Business Sellers: Frequently Asked Questions (FAQ)
At ArrayBSA, we have put together a list of frequently asked business-selling questions and their corresponding answers, to get you started.
How long will it take to sell my business and how long is your contract?
According to the Business Brokerage Press, the average time for the sale of a small business was 212 days from the date of listing to the day the seller received a check. At ArrayBSA, some deals come together within 60 days, others take quite a bit longer. Due to these statistics our average contract runs 12 months. Only a careful analysis of your company will allow us to more closely project the time required.
Can I engage ArrayBSA and still sell the business myself?
Due to issues of confidentiality, ArrayBSA works with exclusive contracts only. If you have identified a potential buyer, we will arrange for a reduced success fee for that one particular buyer.
How will you market my business while maintaining confidentiality?
ArrayBSA has dozens of methods to introduce your opportunity into the buyer community without compromising confidentiality. First and foremost is tapping into our database of, qualified buyers. Blind postings (with very broad geographic range) on tens of web sites, trade publications, national financial publications, direct mail and countless other means are utilized and only after approval of the client.
How can I figure out the value of my business?
When it comes to determining the value of your business, there are a lot of options depending on your business and industry. Business Valuations provide a look at your company in many different ways, from cash flow to physical assets. For a more in-depth look we provide our own proprietary Brokers Opinion of Value (BOV) process. ArrayBSA provides several options that are commonly integrated into our selling a business process.
Do my employees need to know I am selling my business?
Each company has different needs but typically employees are not told of the sale until such time that the seller and buyer agree the time is right.
Do I get to keep my cash on hand and accounts receivable?
Most business sales are asset sales where the business seller does keep all cash and receivables at closing. This is a negotiable issue that is discussed prior to bringing the company to market.
Will I need my lawyer and accountant?
The success of any business transfer is directly related to the team effort put forth. Your attorney and accountant will be instrumental in creating a win/win deal and should be made part of the team as soon as possible. If your attorney is not experienced in business transfers, we are happy to provide a list of experienced M&A lawyers for you to choose from. Tax implications will be critical and your accountant should be conferred with early on in the process.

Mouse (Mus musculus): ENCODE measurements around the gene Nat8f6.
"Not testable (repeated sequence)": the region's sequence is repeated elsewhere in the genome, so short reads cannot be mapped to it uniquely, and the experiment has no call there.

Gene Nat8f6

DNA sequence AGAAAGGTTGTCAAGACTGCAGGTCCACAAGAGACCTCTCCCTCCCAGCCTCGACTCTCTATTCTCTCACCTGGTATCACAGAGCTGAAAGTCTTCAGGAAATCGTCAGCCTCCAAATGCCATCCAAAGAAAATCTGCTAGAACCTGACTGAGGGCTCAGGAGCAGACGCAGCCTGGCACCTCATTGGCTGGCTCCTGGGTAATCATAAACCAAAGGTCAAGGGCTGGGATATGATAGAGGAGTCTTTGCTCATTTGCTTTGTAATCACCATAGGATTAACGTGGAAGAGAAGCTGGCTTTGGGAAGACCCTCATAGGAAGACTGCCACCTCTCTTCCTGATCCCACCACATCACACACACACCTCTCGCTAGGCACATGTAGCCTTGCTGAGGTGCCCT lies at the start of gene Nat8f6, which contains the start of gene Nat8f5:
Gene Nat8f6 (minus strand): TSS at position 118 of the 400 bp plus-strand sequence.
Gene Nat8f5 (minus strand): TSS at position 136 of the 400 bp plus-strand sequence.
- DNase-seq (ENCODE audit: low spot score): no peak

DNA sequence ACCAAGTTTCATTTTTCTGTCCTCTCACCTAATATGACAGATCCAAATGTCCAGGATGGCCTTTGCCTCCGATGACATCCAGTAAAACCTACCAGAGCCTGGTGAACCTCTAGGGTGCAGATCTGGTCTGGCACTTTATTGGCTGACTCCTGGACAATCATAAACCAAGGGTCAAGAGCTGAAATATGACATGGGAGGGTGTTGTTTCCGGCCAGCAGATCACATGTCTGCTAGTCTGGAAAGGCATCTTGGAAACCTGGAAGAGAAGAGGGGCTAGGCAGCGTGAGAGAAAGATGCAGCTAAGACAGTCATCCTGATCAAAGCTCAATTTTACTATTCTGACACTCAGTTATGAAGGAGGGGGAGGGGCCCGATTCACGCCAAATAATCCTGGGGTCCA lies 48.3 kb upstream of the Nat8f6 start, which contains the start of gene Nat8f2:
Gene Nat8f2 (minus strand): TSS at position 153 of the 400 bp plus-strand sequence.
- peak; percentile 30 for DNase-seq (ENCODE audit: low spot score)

What are the types of buyers for my business?
There are generally three types of buyers for a business.
- The job finder is looking at replacing you as owner and operator: their motivation is employment.
- The financial buyer is looking at your business as an investment: their motivation is financial gains.
- The strategic buyer is looking to add your company to their own business: their motivation is assets.
What is the Fair Market Value of a business?
The fair market value is an estimate of what a willing buyer would pay to a willing seller, (both having equal knowledge of the business and transaction variables) in a free market, for an asset or piece of property under conditions where neither party feels pressured or obligated to buy or sell. If a transaction occurs with the aforementioned conditions the transaction price is usually the fair market value. This is not the same as intrinsic value that an individual may place on an asset, meaning what he or she feels the selling/purchasing price should be based on personal preference.
Am I ready to sell by company?
Below are a few key questions to ask yourself if you are considering the sale of your company. These questions are for your own use. You must answer honestly to aid you in determining if now may be the right time to sell your company.
- Do you have a clear reason for why you want to exit your company or was it just a bad day?
- Are you prepared to train a new owner in transitioning ownership?
- Have you planned what you’ll do with your time when you no longer have an office to go to?
- Have you had your company appraised? Will the sale be sufficient to finance your next life?
- Are you truly committed to selling if your financial expectations are met?
- Do you have ideas as to who might be the best buyer for your company?
Confidentiality Agreement – The Intermediary’s Role
Prior to any information being disseminated to a potential buyer, a ArrayBSA intermediary will require that the buyer execute a confidentiality/non-disclosure agreement. This agreement prohibits the release of any information (unless in the public domain) to anyone except their attorney and/or accountant. Both of these professional groups follow a Code of Ethics which prevents them from disclosing any information. We also ask that personal financial statements and corporate balance sheets are supplied to ascertain the buyer’s financial ability to consummate the transaction being contemplated. The background of the buyer and/or the investment/equity group they represent are also important to determine whether they may be a strategic fit. If there is a question about giving information to anyone within the client’s industry, we ask our client for client permission first.
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